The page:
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A Menu is nothing more than a container (or window) that integrates a series of options, also called items or MenuItems (Figure 1). Each one of them have a short text, optionally an icon and optionally also a keyboard shortcut, such as the classic
Ctrl+C/Ctrl+V to copy and paste. Additionally, an item can house a submenu forming a hierarchy with different levels of depth. In Products you have a sample application that uses menus.
The concept of the menu, like that of the window, exists from the origin of the graphic interfaces. The first computer to incorporate them was the Xerox Alto that appeared in 1973 and its commercial successor the Xerox Star. Concepts still very alive today such as: Menu, Window, Icon, Desk, or Mouse were already present on these computers that served as inspiration to Steve Jobs in the creation of Apple Lisa (Figure 2), predecessor of Machintosh and inspirer of Microsoft Windows.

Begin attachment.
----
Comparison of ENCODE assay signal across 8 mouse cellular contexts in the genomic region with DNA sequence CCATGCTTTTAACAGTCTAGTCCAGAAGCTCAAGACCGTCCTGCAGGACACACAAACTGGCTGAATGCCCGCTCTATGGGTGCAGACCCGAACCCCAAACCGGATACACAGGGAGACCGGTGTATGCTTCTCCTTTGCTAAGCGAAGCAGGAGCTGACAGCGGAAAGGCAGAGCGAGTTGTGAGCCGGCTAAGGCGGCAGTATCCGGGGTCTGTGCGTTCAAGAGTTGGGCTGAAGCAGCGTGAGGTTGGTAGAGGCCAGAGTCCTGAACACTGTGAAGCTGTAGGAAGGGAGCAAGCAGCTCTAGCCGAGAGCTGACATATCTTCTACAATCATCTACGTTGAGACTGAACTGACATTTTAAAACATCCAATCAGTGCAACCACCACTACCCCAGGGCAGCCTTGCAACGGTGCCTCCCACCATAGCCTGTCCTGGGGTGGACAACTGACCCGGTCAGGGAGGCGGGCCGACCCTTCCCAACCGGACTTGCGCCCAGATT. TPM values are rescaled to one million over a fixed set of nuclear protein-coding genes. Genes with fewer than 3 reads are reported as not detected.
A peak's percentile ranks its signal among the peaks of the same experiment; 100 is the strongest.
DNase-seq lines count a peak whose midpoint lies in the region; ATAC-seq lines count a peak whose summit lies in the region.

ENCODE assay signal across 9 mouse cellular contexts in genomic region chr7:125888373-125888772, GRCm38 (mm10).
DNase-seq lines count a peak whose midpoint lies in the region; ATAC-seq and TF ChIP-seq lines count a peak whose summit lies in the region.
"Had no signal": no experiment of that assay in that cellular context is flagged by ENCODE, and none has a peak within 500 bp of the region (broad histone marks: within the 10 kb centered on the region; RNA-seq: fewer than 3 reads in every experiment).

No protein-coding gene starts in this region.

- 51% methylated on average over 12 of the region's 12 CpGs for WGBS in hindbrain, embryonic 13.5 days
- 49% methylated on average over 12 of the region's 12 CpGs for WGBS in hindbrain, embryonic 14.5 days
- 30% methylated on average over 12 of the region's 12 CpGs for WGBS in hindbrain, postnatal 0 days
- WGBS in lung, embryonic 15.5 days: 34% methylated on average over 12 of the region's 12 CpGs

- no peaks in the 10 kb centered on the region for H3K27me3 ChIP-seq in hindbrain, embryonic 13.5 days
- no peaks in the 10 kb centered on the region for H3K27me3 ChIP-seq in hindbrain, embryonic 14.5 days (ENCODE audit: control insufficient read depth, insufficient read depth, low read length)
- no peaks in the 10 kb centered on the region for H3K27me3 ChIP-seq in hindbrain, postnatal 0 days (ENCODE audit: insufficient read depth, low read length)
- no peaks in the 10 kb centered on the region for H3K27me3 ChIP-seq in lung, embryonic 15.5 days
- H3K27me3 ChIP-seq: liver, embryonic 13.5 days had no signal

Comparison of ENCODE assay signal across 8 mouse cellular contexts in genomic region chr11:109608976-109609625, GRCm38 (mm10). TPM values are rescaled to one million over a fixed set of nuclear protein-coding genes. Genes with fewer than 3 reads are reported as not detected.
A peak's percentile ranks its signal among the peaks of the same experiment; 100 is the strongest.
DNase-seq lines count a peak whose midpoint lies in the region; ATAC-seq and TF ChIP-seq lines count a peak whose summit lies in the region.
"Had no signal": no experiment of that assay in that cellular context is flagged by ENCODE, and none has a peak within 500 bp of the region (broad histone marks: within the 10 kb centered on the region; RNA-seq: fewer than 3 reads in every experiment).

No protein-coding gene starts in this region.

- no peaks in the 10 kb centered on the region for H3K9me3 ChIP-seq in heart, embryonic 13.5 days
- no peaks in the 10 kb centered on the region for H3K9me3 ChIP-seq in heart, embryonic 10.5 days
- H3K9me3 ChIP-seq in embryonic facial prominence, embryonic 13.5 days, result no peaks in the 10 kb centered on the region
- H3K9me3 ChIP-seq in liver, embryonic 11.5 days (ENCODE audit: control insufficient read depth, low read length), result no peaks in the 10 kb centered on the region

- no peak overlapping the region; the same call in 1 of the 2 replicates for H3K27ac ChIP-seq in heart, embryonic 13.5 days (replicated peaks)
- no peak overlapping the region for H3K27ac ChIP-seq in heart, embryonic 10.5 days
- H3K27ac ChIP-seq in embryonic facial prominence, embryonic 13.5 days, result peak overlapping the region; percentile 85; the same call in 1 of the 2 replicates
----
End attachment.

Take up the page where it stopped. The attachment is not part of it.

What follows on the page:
Create a new menu.
The new menu.
Destroy a menu and its entire hierarchy.
void menu_destroy(Menu **menu);
The menu. Will be set to
Launch a menu as secondary or PopUp.
Coordinates of the upper left corner.
Hides a secondary PopUp menu.
void menu_hide(Menu *menu);
Add an item to the menu.
The item to add.
Set status ekOFF for all menu items.
void menu_off_items(Menu *menu);
Get an item from the menu.
The index of the item.